An odd juxtaposition — a solemn admonition “Lest we forget” with pretty women in uniform.

 

I count 46 stars, so 1908-1912. Until the Spanish-American War, soldiers wore blue wool, winter or summer, and even after khaki was adopted, the blue survived as the dress uniform. I thought this hat was fanciful, but other than the gaudy gold trim, it’s actually the correct style of dress cap for that era.

 

1908. Horrifyingly indiscreet, but at least the young lady isn’t revealing any ankle.

 

In the 1890’s, this became a day for hugely popular bicycle races, followed in 1911 by the Indy 500. It’s a neat poster, but again, it seems like a strange partnering of soldiers, aged vets, and bicyclists. Library of Congress

 

This one puzzles me — has he enlisted to escape his formidable-looking wife? Or was he shooting at that hat by mistake, hoping to have pheasant for dinner?

Civil War, Decoration Day, Memorial Day, Uncategorized

Memorial Day Postcards IV ~ ~ ~ A Bit Less Serious

Image

 

c. 1917-1918.   Even after Veteran’s Day (originally called Armistice Day) was instituted in 1919, Memorial Day has continued to be an opportunity to honor not only those lost in the wars, but also the surviving veterans, and those currently serving in the military.

 

 

c. 1900-1910 Some historians estimate that 70,000 soldiers lost a limb during the Civil War. It has often been noted, that in 1866, the state of Mississippi spent more that half it’s annual budget on artificial limbs.

 

One of the philanthropists supporting this writing contest for one-armed veterans, Theodore Roosevelt, Sr. (Teddy’s father), had also supported the war effort, but did not serve in the army. Instead, he avoided the draft by hiring a substitute to take his place in the ranks.  LOC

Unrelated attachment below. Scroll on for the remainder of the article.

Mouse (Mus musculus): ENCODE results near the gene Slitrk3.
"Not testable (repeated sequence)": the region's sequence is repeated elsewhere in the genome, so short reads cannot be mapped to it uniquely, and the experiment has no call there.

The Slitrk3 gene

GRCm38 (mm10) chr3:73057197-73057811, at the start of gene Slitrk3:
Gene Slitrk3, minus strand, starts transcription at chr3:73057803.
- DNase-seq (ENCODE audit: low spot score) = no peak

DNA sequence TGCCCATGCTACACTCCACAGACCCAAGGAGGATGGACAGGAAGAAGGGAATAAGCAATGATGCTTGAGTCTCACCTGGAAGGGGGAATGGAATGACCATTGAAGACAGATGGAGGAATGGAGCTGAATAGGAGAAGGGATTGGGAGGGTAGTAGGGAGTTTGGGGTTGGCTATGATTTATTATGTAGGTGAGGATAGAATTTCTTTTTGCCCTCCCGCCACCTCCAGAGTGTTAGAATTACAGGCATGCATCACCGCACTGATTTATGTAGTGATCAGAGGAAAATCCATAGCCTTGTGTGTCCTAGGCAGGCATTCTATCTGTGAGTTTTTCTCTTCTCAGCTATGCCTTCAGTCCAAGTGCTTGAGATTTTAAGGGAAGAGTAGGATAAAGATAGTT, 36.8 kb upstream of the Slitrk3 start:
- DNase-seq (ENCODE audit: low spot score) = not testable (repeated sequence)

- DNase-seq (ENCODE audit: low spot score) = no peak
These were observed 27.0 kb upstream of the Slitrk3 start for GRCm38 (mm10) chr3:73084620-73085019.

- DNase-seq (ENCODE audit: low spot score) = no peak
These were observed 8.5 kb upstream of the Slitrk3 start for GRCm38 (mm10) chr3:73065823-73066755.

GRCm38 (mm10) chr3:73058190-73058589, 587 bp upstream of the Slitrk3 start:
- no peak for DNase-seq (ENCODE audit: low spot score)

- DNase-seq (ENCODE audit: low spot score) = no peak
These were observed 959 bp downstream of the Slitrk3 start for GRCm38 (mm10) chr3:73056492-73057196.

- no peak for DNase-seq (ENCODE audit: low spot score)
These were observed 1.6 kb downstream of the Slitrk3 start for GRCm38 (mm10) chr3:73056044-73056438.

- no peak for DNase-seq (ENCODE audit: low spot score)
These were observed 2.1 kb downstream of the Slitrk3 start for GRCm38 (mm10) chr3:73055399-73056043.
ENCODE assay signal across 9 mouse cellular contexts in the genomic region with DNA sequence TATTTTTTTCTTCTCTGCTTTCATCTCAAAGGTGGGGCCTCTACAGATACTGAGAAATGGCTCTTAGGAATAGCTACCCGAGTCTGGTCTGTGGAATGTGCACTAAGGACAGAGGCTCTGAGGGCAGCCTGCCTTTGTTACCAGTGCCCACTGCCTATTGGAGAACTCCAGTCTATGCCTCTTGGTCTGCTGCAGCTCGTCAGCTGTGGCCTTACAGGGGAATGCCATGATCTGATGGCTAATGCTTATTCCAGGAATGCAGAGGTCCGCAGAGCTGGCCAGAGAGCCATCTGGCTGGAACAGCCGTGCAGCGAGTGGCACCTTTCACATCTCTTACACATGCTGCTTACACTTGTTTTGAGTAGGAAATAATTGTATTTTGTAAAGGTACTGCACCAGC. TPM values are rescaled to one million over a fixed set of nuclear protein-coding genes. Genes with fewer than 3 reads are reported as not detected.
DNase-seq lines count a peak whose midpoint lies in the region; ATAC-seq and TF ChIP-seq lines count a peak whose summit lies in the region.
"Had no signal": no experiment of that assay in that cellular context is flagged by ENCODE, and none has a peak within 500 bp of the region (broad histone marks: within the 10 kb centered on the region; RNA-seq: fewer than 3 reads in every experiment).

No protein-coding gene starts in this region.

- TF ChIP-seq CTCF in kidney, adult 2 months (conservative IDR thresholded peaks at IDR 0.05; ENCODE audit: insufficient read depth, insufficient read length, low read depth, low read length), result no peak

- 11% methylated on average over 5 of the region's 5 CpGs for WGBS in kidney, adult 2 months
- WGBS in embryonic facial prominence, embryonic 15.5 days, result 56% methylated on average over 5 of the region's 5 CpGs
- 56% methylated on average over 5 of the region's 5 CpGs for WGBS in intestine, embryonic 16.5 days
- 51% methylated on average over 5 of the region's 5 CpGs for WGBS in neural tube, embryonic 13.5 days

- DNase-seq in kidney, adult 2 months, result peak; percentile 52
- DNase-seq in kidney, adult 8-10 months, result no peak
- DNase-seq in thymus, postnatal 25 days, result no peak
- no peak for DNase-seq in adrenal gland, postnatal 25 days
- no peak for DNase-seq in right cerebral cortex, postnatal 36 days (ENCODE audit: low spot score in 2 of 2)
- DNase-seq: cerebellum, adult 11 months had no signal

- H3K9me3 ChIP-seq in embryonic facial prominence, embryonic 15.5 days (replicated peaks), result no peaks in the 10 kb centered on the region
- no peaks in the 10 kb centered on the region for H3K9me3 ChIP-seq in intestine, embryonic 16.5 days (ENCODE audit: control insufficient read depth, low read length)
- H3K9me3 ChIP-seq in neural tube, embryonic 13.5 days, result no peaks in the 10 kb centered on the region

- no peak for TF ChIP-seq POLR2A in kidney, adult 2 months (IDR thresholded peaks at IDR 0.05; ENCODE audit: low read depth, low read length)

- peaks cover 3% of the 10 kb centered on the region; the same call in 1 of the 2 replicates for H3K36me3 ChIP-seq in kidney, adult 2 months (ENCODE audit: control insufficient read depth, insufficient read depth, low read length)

LOC

 

I just read that Hanger, Inc., a company providing prosthetic limbs, was founded by a one-legged Confederate veteran. J. E. Hanger enlisted at 18, and two days later, was hit by a cannonball. He may have had the honor of becoming the first known amputee of the Civil War. An engineering student, he developed a lighter, superior wooden leg made from barrel staves, and supplied them to the Confederate Army. He lived long enough to see his inventions used by another generation of soldiers, wounded in the First World War.

 

James Edward Hanger, from his company’s website

 

c. 1900 – 1914

 

When I looked at this particular portrait, I wondered if he survived the war.

 

1883 Reunion of Union veterans. LOC

 

LOC

 

“A Grateful Land Remembers All Her Promises Today”

 

 

Civil War, Decoration Day, History, Memorial Day, Waterloo

Memorial Day Postcards II ~ ~ ~ 1900 – 1918 ~ ~ ~ Veterans

Image

Over the next few days, I’ll be posting some pre-WWI postcards from Memorial Day, which used to be called Decoration Day in some parts of the country. My hometown, Waterloo, NY, was the first in the country to begin an official, community-wide, non-sectarian observance of Memorial Day, starting in 1866. Two years later, General John “Black Jack” Logan, head of the largest organization of Union veterans, the G.A.R., began observances at Arlington National Cemetery. After World War I, when it became a day to remember the dead from all our wars, most southern states began participating. The cards were at first sentimental portrayals of old vets, children and widows remembering the fallen, then later scenes of reconciliation, and over time, sometimes show the day becoming a less solemn, springtime holiday, until the losses of the First World War.

 

 

Tuck's 1900-1910

 

This one isn’t a postcard, but rather a c. 1893 pictorial premium from a coffee company. A bit clumsy – the artist probably didn’t intend to make it look like a geriatric quoits tournament.

 

Tuck's 1900-1910

 

1912.

 

 

 

Memorial Day cover of the 1894 “Youth’s Companion”

Civil War, Decoration Day, History, Memorial Day, NY, Uncategorized, Waterloo

Memorial Day Postcards I ~ ~ ~ 1893 – 1912 ~ ~ ~ Remembrance, Reconciliation, Floral Tributes

Image